WESLEY PETERSEN: Cameron - A Return on Investment

One angle that escaped me initially when Cameron van der Burgh won South Africa's first medal at the London Games on Sunday, was that he was the first South African man to win an individual gold medal in the pool - ever.

It is a remarkable fact, because the swimming team has consistently emerged as the country's best hope for medals in the 20 years since returning to the Olympics post -isolation. It is hard to imagine that we have never had a male winner in the pool, but it just illustrates how competitive the Olympic Games are. The 'Golden Boys' of 2004 did the nation proud with gold in Athens, but South Africa, for all the reliance on the swimming team, has never consistently dominated the pool, the way that the Americans have for example.

It is not fair to compare different teams though, as the US, Australia, China and several other leading contenders at The Games have significantly more resources and money. It is not a surprise that investment equals medals. Everyone, including Sport Minister Fikile Mbalula and SASCOC President Gideon Sam, knows this. That South Africa cannot compete in terms of funding is a fact; how we manage with limited resources is important.

I think one has to commend SASCOC for developing a long-term plan to identify elite athletes and then invest in them. I'm sure it's not easy to say 'no' to talented athletes, but by focusing funding on a select group of athletes, results can be achieved. While The Games may only be four-days old, I believe it is early still early days at The Games, but the approach has already been proven, because The Olympics are not only about participating, they are about competing.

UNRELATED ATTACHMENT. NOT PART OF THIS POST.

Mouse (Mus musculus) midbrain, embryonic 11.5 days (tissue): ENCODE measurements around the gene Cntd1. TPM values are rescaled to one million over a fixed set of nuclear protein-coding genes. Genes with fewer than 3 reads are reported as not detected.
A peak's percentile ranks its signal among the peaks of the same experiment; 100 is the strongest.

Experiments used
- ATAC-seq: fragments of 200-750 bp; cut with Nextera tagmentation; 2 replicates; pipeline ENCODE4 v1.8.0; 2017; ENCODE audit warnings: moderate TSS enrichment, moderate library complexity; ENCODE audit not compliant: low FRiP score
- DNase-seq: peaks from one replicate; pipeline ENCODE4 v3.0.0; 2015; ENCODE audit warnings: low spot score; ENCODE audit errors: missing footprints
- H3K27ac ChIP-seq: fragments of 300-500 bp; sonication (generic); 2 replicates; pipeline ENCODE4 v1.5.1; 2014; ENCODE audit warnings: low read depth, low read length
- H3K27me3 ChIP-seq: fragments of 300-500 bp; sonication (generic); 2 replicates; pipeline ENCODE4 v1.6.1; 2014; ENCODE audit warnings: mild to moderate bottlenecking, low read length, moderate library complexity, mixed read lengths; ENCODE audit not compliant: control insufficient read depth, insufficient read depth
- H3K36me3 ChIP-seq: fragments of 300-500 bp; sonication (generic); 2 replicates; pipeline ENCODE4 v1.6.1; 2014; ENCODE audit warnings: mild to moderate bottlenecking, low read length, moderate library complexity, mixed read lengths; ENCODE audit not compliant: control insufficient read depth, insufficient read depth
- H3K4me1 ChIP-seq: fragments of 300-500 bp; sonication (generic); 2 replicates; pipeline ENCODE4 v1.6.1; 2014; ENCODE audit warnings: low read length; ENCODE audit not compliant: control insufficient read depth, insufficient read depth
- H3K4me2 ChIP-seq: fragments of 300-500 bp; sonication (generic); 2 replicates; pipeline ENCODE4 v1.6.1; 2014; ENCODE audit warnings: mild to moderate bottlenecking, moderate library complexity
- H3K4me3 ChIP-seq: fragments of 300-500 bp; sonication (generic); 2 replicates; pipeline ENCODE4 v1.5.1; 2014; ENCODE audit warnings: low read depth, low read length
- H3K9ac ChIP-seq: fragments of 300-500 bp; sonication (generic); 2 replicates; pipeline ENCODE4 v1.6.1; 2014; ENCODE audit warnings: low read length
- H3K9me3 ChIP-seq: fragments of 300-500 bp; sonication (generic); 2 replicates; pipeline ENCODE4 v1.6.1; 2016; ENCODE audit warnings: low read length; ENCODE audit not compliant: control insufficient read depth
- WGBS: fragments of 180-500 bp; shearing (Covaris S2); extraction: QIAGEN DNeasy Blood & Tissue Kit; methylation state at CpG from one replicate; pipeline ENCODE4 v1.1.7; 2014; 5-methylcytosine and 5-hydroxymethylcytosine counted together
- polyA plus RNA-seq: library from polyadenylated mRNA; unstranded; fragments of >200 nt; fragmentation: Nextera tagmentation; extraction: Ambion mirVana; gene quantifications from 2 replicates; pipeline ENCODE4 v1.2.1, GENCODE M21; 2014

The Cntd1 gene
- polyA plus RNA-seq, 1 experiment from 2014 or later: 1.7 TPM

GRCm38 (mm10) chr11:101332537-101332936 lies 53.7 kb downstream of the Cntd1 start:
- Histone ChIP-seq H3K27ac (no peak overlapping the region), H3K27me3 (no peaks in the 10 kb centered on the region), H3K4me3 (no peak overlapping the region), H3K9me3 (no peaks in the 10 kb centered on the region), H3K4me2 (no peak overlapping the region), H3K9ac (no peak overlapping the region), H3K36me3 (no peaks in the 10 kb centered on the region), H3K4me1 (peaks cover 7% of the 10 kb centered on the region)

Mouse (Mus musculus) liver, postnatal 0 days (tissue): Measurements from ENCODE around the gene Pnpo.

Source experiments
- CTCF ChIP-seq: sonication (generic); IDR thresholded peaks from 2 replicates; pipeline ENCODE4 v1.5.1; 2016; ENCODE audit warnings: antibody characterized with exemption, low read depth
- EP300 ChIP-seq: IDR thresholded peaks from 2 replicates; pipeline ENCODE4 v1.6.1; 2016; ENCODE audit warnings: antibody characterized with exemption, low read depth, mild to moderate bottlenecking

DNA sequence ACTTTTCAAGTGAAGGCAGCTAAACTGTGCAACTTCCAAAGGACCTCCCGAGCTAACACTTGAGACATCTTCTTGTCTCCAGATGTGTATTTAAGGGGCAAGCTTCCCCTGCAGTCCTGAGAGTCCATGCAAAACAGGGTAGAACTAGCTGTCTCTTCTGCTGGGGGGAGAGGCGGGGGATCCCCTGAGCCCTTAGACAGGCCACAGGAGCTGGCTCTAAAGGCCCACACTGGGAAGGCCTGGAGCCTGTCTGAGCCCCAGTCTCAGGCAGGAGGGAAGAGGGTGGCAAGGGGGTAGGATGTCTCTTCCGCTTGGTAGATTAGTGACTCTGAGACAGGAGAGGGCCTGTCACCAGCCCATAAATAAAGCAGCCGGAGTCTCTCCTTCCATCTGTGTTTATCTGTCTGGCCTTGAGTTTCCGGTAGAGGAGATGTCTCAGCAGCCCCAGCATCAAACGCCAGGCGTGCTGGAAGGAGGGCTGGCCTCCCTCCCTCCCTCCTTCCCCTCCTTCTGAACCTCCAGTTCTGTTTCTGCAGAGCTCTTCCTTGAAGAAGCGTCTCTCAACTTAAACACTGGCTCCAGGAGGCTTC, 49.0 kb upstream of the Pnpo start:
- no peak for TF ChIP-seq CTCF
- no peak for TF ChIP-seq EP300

LJ van Zyl, the 400 metres hurdler, was one of the athletes omitted from the elite funding list initially when it was introduced in 2009, but his reaction was strong. He proved his fitness and ability to force his way back into contention. The athletes on SASCOC's OPEX list are given funding and every opportunity to reach their potential.

Some would argue it is subjective and that very good young athletes with potential, are not given access to funding due to the selective system, but based on Sunday night's achievement, it's clear that it works.

Van der Burgh is a very talented and hardworking swimmer, who under other circumstances may have been forced to swim elsewhere, like the US, to reach the heights that he has over the past few years. He would not have reached the heights he has, had he not had the necessary support. Every athlete needs that, and if sport is your livelihood, it means money - money to live, money to train, money to buy the best equipment.

So here is the clincher - van der Burgh, South Africa's first-ever individual male swimming gold medalist, has received over R1.12 million in support from SASCOC since 2009, the highest amount for any athlete in the system.

It worked in this case. It might not work all the time. The bottom line, though, is, without that kind of investment, homegrown world-record breaking gold medal performances are simply not going to materialise.

Wesley Petersen is the EWN Sport Editor.